Overall, the new “S” is powerful, agile for its size, handsome, exceptionally luxurious, and roomy – all you could ask from a luxury car in this prestigious class. In the engine department, some models of the car use a new 5.5-litre V-8 which provides a 26 per cent increase in horsepower, yet offers the same fuel consumption level of the earlier model. There are two V-8s and a V-12 in the lineup. Prices start at something over $108,000.

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People seem to have strong opinions when it comes to the current version of the half-million-dollar Rolls-Royce Phantom with its huge bulk (close to six metres long) and ‘in your face’ interpretation of the legendary R-R grille and ‘Spirit of Ecstasy’ hood ornament. It’s a serious statement, there’s no doubting that, but it’s the most advanced car the famed British company (now owned by BMW) has even constructed.

The Phantom engine is, expectedly, related to a BMW design, but few will complain about that. It’s a 6.7-litre V-12 boasting 453-horsepower. Interestingly, in years gone by, Rolls-Royce never revealed horsepower figures, always saying rather charmingly that power for a specific model was ‘adequate.’ In today’s climate of ‘horsepower wars,’ this attitude wouldn’t do at all.

However opulent and expensive luxury sedans get, none are likely to eclipse the magnificent Maybach 62 S, which is a rare sight even in the most prosperous of Canadian cities. Only the Phantom comes close at the very pinnacle of automotive luxury.

Maybach has a lengthy and fascinating history (which even includes Panzer tank engines) and was producing some of the finest automobiles in the world between the wars. In more recent times, the brand all but disappeared – until Daimler (parent group of Mercedes- Benz) revived the vaunted nameplate with a car to put even its top-end S-Class in the shade.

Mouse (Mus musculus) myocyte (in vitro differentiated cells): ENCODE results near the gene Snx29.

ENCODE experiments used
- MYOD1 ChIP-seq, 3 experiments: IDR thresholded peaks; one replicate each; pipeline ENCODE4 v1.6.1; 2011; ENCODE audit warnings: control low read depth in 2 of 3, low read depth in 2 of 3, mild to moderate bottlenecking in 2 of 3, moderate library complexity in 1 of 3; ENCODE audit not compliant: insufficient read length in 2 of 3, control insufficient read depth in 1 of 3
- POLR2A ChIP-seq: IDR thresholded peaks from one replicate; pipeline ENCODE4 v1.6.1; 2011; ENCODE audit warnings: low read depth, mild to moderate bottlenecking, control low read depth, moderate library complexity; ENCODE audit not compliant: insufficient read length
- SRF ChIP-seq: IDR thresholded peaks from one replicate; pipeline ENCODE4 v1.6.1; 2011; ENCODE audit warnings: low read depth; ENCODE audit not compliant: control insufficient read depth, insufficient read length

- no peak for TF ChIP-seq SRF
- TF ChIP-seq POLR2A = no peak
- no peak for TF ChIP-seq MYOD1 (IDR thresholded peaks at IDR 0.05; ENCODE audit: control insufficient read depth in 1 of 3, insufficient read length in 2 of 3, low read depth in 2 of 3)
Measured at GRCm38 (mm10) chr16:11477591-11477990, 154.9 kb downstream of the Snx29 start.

Developed to be an automobile that offered every imaginable technological advancement in the most luxurious package possible – and regardless of cost – the mighty Maybach has certainly fulfilled its promise. And at a list price approaching $500,000, you won’t be encountering many other owners, even if you hang onto it for years. Exclusivity is certainly yours for that kind of money.

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Maybach is experimenting with a ‘Landaulet’ (open rear seating area) version of this car, which would really take us back to the 1930s.


With all the doom and gloom being dispensed by the Al Gores of this world, does the high-end luxury car have a future at all? Just about everyone with an opinion worth listening to on the subject believes it does. Each new model is more fuel effi cient and cleaner than the last, despite power hikes, and, after all, there’s no consumer product that’s more intensively recycled than the automobile. With hybrids like the Lexus LS600h L on the market and others coming on stream, there seems no reason for buyers to downsize right now if they need the room, the comfort, the refinement, and the prestige that so often accompanies financial success.

Tony Whitney is a television personality and writer on luxury automobiles.


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The first hydrogen-powered car to hit the roads may well be a BMW. While Honda is developing the FCX Clarity and the GM plant in Oshawa, ON, is working on the Chevrolet Equinox, the Hydrogen BMW 7 Series is now being tested. BMW is one automaker which is counting on hydrogen as the fuel of the future. Its 7 Series are dual-mode models (hydrogen and gas) which get around 200 kilometres in hydrogen-only and 500 kilometres with the gas mode. Drivers can switch fuels between gas and hydrogen by pressing a button on the steering wheel. It uses liquid hydrogen injected directly into a tank in the trunk. In the future, cars which operate on hydrogen alone would have the tank integrated into the chassis to limit the loss of trunk space. Regardless the fuel type, they produce the same torque and horsepower – 267 hp in hydrogen mode, compared to the traditional 400 hp of the 760. Hydrogen cars also need an additional safety system. A fl ashing light in the door alerts occupants to the presence of gas inside the car.